Former House speaker Nancy Pelosi (D-Calif.) defended her party’s strong support of Israel’s counterattack on Hamas on Thursday, pushing back against recent dissent among some of her party’s voters and protesters outside her San Francisco home.
She said the forceful response by President Biden and most House Democrats should not detract from the other Democratic priorities. The party’s leaders remain committed, she argued, to a two-state solution to the Israel-Palestinian conflict, to calling for Israel to abide by the laws of war and to defending the rights of Muslim communities in the United States.
“Hamas made an assault. Supposing they came into a rave here and killed over 200 people and kidnapped others and killed a thousand other people going into their homes. This was outrageous. Now, how Israel deals with it in terms of not losing the lives of others in Gaza, they have to honor the rules of war going forward,” Pelosi said. “For a political purpose, should we have said something different about Hamas? No. It would not have been possible.”
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A poll by the Economist and YouGov found this week that 22 percent of Democrats want to increase military aid to Israel, compared with 48 percent of Republicans. In contrast, 45 percent of Democrats want to increase humanitarian aid to Palestinians, compared with 8 percent of Republicans. Biden has proposed more than $14 billion in emergency aid to Israel, a move that is broadly supported within the House Democratic caucus.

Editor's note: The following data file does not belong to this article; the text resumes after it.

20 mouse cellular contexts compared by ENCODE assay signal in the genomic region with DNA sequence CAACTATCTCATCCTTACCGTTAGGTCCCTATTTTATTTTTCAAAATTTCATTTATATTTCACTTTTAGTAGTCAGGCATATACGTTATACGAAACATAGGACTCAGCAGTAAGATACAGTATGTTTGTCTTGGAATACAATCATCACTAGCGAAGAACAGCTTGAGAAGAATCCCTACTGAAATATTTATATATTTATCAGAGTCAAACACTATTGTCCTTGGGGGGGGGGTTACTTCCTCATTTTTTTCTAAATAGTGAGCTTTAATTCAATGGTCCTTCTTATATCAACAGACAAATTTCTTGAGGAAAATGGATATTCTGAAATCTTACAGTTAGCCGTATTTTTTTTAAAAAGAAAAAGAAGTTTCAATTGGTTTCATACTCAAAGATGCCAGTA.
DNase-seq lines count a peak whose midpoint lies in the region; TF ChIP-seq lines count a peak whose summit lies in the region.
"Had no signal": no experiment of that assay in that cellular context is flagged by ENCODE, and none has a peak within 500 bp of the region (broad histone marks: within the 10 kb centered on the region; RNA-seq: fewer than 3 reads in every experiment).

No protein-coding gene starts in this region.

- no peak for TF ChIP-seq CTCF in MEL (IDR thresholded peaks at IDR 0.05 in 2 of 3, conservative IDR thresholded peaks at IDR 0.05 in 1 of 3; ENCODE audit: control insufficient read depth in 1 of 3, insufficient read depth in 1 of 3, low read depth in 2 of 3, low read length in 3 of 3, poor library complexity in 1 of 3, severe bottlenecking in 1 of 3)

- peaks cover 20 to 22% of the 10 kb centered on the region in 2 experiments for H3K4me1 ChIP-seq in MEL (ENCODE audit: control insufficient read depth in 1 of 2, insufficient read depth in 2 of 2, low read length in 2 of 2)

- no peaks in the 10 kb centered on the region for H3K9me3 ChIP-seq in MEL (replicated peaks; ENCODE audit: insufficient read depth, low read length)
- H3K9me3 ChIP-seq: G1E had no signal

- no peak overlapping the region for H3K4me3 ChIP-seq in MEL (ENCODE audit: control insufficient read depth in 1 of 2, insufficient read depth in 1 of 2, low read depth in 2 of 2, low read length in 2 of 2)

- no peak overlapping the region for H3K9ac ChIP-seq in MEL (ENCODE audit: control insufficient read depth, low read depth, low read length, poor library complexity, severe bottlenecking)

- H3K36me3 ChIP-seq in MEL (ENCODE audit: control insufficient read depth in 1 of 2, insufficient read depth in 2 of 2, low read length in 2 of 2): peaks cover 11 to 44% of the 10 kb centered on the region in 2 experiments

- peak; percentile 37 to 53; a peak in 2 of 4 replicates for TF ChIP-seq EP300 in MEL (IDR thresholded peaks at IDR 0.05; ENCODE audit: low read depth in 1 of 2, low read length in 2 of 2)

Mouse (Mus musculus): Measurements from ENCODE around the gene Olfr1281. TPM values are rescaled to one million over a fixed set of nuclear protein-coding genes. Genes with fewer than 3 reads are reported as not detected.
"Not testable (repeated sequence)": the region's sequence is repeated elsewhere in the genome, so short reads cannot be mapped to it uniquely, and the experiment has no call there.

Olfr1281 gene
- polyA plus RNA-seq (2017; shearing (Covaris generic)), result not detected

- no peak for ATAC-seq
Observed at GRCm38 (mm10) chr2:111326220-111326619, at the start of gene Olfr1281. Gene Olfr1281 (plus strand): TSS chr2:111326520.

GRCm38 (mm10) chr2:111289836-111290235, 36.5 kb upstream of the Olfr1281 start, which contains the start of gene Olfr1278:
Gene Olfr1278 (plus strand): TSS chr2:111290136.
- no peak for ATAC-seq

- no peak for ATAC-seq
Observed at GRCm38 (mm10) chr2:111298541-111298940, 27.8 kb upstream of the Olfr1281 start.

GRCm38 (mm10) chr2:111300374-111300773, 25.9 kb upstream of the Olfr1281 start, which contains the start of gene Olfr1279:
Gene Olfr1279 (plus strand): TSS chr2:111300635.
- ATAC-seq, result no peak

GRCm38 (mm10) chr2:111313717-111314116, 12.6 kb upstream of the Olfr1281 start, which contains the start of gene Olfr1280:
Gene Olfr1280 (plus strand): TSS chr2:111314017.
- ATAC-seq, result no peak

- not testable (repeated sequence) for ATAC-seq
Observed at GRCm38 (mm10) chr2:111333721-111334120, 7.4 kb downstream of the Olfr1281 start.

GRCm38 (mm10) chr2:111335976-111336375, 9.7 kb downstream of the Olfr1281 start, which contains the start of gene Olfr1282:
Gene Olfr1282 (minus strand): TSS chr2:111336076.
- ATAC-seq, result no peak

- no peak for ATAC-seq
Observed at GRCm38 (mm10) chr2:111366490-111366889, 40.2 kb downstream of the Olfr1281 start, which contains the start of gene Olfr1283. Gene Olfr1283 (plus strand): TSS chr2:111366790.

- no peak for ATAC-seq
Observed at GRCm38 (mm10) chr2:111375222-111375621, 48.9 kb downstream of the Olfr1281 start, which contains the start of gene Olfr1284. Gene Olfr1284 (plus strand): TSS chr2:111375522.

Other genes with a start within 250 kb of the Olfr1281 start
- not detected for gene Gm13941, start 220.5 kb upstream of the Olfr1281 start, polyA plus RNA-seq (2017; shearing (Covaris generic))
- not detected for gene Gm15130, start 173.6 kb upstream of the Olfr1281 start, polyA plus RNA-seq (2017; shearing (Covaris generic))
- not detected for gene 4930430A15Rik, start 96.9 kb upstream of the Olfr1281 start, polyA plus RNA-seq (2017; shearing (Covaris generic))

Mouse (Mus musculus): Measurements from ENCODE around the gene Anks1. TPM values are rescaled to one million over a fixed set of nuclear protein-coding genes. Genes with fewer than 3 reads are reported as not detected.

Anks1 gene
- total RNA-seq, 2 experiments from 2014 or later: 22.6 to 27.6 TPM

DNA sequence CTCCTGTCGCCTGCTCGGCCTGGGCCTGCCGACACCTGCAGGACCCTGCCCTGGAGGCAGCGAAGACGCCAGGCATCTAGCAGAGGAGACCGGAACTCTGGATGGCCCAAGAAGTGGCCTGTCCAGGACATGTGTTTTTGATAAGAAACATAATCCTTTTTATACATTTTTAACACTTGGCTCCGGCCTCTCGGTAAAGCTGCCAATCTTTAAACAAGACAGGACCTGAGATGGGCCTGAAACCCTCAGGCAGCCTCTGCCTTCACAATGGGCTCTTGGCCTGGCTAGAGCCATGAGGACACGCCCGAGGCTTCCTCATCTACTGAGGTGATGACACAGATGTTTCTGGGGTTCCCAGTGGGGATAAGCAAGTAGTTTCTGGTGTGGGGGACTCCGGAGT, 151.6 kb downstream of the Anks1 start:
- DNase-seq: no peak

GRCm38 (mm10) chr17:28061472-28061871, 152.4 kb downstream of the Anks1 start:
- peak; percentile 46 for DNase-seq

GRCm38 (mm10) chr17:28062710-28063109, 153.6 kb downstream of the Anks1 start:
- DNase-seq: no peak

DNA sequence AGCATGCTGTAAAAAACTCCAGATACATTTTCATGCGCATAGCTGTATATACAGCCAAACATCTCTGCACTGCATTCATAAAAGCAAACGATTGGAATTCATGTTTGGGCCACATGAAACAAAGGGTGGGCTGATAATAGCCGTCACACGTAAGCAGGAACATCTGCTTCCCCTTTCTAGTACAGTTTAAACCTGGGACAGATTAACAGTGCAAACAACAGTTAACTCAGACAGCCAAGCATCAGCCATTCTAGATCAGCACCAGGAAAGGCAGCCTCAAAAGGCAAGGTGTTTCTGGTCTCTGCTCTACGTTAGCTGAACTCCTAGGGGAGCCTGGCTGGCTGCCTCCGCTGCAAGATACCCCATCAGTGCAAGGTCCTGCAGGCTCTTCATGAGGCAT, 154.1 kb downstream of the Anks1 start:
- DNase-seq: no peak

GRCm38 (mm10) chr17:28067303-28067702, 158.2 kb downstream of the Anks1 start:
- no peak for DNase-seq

A separate national poll by Quinnipiac University found that 26 percent of Democrats disapprove of Biden’s response to the war between Israel and Hamas, slightly higher than the 17 percent of Democrats who disapprove of his job performance overall. Among all voters, 42 percent approve of Biden’s response to the conflict and 46 percent disapprove.
Pelosi spoke at a breakfast organized by the Democratic group Third Way to discuss the political threat of a potential third-party bid by the group No Labels, which she said threatens Biden’s reelection and the nation’s future.
Pelosi noted that House Democrats had previously voted to support an independent Palestinian state, and that a bill supporting the two-state solution would be likely to pass again if Republicans put it on the floor. She also reiterated her past criticism of the settlement policies of Israeli Prime Minister Benjamin Netanyahu.
“I have gone to Israel time and again, as speaker and even before or as leader. I have always visited with the Palestinians. The only answer for peace there is to have a two-state solution,” she said.
“We can’t say what we don’t believe,” she added. “We believe that 1,400 people [were] killed by Hamas, who is committed to the destruction of the state of Israel and is a terrorist organization [and] cannot be allowed to do this again.”
Scott Clement contributed to this report.